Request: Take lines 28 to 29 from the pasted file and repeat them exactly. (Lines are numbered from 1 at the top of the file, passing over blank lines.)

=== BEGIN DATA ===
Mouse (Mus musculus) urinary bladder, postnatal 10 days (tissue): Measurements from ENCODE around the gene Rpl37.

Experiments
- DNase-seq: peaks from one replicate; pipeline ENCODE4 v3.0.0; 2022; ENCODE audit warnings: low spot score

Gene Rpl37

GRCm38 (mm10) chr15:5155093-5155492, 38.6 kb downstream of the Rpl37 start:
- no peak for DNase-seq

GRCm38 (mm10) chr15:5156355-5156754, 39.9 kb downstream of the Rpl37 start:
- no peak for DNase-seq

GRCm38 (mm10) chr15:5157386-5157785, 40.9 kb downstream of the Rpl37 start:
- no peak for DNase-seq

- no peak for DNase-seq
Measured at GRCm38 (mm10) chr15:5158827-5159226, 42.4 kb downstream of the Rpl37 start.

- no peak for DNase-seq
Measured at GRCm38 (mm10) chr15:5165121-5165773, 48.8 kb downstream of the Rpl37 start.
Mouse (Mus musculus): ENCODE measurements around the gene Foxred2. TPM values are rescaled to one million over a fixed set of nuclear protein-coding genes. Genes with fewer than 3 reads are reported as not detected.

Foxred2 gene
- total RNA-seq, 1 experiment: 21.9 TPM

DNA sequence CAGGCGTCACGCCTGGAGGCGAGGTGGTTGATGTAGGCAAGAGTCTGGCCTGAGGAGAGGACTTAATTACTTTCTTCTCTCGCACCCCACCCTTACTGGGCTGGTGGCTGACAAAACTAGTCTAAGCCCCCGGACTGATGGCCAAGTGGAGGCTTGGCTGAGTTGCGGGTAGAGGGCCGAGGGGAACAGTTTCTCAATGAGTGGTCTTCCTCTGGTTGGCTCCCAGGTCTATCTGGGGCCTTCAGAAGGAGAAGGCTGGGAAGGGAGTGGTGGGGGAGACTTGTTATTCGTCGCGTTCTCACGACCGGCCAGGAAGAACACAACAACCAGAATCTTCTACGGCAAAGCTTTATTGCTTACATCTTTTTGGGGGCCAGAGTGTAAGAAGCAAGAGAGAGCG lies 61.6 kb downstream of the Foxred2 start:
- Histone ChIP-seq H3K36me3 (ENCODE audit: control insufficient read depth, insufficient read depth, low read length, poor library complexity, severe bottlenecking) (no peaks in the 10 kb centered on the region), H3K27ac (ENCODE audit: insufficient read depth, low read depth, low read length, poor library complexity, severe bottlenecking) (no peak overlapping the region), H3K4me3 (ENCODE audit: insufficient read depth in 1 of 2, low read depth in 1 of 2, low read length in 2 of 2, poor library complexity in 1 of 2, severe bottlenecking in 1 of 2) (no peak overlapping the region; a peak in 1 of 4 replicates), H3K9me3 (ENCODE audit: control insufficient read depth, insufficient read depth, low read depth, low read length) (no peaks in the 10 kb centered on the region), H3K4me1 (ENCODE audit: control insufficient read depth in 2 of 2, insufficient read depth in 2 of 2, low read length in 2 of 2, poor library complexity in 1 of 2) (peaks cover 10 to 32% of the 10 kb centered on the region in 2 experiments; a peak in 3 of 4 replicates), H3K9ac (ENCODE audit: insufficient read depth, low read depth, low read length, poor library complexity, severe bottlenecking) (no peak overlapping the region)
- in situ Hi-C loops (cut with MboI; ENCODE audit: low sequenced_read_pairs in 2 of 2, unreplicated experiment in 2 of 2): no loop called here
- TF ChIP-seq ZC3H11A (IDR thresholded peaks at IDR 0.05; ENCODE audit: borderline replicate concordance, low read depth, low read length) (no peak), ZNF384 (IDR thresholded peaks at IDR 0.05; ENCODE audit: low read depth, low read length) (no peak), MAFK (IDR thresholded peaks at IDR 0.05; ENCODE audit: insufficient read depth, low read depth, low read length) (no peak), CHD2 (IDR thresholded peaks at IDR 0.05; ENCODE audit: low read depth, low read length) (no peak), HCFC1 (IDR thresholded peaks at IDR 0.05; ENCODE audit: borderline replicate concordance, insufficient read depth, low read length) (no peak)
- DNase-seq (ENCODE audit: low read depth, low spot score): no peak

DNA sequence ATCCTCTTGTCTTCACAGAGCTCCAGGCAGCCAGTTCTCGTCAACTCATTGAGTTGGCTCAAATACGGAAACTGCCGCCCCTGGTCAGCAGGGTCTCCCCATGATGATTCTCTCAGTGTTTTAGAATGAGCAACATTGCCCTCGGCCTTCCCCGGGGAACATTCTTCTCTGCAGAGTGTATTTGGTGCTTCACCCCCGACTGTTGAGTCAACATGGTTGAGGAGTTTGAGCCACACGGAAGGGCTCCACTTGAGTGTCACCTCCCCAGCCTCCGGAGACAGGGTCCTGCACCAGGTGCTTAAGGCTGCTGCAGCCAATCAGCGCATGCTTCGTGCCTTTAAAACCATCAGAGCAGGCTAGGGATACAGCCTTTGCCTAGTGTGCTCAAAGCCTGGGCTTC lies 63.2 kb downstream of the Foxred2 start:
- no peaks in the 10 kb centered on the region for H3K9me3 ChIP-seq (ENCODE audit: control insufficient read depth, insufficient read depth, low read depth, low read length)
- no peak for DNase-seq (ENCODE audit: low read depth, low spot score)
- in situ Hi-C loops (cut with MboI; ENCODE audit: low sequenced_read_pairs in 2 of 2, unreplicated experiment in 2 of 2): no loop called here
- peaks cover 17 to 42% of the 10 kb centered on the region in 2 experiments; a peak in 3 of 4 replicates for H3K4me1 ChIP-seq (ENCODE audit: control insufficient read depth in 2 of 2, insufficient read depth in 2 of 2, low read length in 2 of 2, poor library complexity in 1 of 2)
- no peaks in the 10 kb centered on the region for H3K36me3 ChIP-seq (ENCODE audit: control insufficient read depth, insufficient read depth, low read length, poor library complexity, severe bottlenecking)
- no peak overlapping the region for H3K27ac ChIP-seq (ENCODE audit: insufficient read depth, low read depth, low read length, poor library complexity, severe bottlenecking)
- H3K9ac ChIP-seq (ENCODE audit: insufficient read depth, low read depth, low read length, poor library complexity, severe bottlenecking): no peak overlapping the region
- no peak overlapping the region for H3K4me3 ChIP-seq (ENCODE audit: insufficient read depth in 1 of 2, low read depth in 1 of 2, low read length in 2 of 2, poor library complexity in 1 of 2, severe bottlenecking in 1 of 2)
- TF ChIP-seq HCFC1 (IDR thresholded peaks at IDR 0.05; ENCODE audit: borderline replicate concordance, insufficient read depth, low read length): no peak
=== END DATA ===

- no peaks in the 10 kb centered on the region for H3K36me3 ChIP-seq (ENCODE audit: control insufficient read depth, insufficient read depth, low read length, poor library complexity, severe bottlenecking)
- no peak overlapping the region for H3K27ac ChIP-seq (ENCODE audit: insufficient read depth, low read depth, low read length, poor library complexity, severe bottlenecking)